Viridity Raises $8M More, Looks to Make Data Centers More Energy Efficient by Tracking Each IT Component
Remember last year when there was that flap about how much power it takes, and how much carbon is emitted, when you do a Google search? OK, so maybe you can do something like 15,000 searches before you reach the environmental footprint of a cheeseburger. But there are still a slew of companies tackling the broader problem of improving energy efficiency in data centers, and for good reason.
One of them is Viridity Software, a Burlington, MA, startup that has just raised $8 million in its second round of venture funding from existing investors Battery Ventures and North Bridge Venture Partners. The news was reported yesterday by Mass High Tech, based on a regulatory filing with the SEC. Viridity was founded in 2008 and previously raised a $7 million Series A round, as my colleague Wade reported, to develop software tools to help companies and organizations save money on the power bills for their IT operations.
An $8 million Series B is nothing to sneeze at, especially in this day and age where software startups are doing well to get follow-on funding of any kind. But what’s really interesting about Viridity is what it’s doing with the money. The company has what looks to be a unique approach to helping its customers get more power efficiency out of their current IT setups.
So I spoke with Viridity’s co-founder and chief technology officer, Mike Rowan, about the funding news and the company’s current plans. “Series A was all about building product, and the majority of the Series B is about going to market,” Rowan says. That means expanding the company’s sales, marketing, and tech support staff, as well as expanding the product line, he says. Viridity currently has about 30 employees; it has grown by 10 or so in the past four or five months, Rowan says.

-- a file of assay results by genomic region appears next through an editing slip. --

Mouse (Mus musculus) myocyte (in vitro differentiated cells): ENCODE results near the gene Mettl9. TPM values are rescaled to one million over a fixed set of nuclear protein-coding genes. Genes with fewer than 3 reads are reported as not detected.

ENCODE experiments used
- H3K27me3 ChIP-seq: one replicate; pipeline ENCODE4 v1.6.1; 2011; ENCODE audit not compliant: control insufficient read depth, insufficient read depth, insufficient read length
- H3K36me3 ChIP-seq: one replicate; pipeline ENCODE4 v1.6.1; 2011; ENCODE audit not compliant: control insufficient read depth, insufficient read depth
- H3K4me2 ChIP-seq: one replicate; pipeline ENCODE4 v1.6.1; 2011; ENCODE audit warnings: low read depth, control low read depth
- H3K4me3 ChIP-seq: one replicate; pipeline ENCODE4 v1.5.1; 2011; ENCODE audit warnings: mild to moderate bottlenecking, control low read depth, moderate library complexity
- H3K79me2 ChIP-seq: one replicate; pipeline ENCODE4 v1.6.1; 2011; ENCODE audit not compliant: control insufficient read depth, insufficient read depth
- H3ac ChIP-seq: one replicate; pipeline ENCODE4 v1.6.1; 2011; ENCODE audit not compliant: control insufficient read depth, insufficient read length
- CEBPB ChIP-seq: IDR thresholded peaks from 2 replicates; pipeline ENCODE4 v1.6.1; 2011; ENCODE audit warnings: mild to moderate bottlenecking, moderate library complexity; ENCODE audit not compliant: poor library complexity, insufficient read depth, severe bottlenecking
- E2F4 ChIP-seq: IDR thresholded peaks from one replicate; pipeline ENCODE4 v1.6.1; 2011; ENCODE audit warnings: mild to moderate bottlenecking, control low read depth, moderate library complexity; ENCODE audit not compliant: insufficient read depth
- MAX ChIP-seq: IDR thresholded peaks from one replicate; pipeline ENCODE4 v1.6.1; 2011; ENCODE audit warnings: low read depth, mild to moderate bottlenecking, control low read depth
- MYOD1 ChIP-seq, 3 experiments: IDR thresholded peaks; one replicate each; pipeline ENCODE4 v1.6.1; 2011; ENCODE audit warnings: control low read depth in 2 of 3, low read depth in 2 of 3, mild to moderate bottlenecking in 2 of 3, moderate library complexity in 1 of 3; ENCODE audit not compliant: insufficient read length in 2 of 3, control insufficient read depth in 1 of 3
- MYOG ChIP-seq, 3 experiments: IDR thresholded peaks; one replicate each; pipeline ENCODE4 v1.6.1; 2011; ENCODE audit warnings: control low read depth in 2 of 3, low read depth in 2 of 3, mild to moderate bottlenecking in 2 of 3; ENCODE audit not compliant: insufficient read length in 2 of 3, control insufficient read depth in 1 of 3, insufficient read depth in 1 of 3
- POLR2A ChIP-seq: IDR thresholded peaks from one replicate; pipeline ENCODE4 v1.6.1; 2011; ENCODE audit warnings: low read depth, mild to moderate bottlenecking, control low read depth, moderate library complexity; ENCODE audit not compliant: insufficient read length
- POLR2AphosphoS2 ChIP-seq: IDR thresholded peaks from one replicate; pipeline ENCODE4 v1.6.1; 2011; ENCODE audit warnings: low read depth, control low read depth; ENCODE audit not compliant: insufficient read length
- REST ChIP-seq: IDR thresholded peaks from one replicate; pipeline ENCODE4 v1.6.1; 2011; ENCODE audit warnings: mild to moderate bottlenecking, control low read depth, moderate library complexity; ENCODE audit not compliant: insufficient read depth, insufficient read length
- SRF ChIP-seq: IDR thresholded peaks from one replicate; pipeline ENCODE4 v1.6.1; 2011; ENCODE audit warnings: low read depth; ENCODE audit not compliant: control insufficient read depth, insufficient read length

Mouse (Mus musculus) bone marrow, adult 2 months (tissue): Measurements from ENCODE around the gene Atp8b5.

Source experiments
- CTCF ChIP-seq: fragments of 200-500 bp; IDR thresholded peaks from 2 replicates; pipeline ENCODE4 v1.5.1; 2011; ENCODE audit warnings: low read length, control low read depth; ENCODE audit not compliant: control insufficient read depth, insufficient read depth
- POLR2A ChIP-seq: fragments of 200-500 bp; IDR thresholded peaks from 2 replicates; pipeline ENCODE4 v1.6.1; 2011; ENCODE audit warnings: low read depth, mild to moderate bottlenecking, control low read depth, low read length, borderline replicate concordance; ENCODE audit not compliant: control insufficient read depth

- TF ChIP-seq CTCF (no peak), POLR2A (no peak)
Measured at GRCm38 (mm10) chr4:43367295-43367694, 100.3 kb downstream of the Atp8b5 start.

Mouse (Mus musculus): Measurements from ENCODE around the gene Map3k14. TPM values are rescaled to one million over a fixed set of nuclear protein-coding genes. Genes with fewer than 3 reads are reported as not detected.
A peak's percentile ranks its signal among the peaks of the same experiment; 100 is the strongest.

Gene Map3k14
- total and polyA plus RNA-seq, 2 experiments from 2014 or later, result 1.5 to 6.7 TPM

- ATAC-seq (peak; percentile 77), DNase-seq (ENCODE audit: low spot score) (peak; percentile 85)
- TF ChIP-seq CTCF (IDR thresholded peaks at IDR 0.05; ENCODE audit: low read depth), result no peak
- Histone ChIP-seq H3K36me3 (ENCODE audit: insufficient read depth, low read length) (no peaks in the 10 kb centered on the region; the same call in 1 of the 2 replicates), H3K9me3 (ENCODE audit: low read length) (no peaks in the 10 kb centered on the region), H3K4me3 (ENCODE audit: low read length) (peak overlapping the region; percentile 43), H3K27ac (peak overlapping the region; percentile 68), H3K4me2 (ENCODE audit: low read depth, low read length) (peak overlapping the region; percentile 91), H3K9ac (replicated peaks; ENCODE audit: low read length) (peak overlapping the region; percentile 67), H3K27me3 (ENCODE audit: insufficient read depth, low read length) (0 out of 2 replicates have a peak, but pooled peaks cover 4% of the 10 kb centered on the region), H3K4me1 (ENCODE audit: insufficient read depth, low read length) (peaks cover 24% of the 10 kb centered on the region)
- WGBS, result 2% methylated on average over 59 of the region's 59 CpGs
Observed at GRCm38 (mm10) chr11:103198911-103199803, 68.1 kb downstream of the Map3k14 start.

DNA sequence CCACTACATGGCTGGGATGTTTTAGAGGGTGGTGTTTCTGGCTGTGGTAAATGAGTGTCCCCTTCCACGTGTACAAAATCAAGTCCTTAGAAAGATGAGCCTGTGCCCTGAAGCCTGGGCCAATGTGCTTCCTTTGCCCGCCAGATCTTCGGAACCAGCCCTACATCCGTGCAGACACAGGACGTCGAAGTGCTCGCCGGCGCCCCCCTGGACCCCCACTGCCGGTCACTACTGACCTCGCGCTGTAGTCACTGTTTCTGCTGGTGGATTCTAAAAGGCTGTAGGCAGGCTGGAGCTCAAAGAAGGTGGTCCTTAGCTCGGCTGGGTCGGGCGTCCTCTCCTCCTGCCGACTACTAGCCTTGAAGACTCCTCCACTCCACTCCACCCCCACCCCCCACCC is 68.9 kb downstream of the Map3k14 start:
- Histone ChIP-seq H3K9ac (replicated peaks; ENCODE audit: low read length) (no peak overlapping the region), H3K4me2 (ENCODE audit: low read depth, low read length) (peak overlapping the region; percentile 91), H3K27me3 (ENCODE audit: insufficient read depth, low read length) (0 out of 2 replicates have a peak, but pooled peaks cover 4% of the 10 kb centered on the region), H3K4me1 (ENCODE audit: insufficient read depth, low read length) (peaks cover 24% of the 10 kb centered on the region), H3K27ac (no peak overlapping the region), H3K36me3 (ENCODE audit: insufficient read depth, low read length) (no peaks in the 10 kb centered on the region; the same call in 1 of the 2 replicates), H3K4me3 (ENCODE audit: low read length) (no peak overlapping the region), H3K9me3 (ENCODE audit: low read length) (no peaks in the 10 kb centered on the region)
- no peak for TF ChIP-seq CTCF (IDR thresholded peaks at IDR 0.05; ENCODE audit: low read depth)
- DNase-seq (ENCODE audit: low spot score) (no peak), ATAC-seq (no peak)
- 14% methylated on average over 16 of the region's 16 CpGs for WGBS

Rowan understands the world of IT and storage software and hardware. He was previously the founder of Revivio (which was acquired by Symantec) and StorageCom (acquired by Vyant Technologies and then Mendocino Software). Before that, he helped start CLAM Associates, which developed products for IBM. Rowan first learned the inner workings of data centers as a systems administrator and programmer at Purdue University in the late 1980s.
Viridity is a bit of a new direction for him, but the opportunity to touch “every data center on the planet,” as he puts it, was too great to pass up. “It comes down to power or cooling at the core,” Rowan says. “How do you let someone live in their data center for longer?”
The answer, according to Viridity, is to understand at a detailed level how much power each IT component—an individual server or a given software application—consumes in a company. And then connect that power consumption to the company’s specific business operations. Instead of just being able to track the amount of power a given rack of servers uses, for example, Viridity’s software can tell you how much power a given app is costing you, so you can balance that against the business impact of that app. That approach seems to differentiate the startup from other players in data center monitoring and management, such as Schneider Electric, Eaton, Liebert, Modius, and TrendPoint Systems.
“Most customers are using 30 to 50 percent more power than they need to,” says Rowan. Saving that money on their power bill means they can use it for other important things like operating expenses—or even being able to retain an extra employee, for example.
So far, Viridity’s customers are mostly small to medium-size companies, ranging from hedge funds and financial services firms to hospitals, multimedia broadcasting companies, and larger organizations like the Museum of Modern Art in New York. Meanwhile, Viridity makes its money through a subscription model. “It’s about who can deploy the product and have huge gains, and not have to integrate with 74 other things,” Rowan says.
Although its path seems promising, Viridity faces the same challenge that most IT management startups face. Namely, proving that it saves customers enough money to justify learning (and paying for) new software. A more specific challenge to energy efficiency is that in most companies, the power budget is controlled by a facilities group, while the IT department may not care much about power until they run out of it, Rowan says. Viridity is trying to bring those two groups together that speak different languages, he says.
My take is that as long as Viridity’s software is easy to use, works well, and is able to cut through the noise of IT management, the startup should do well and do good.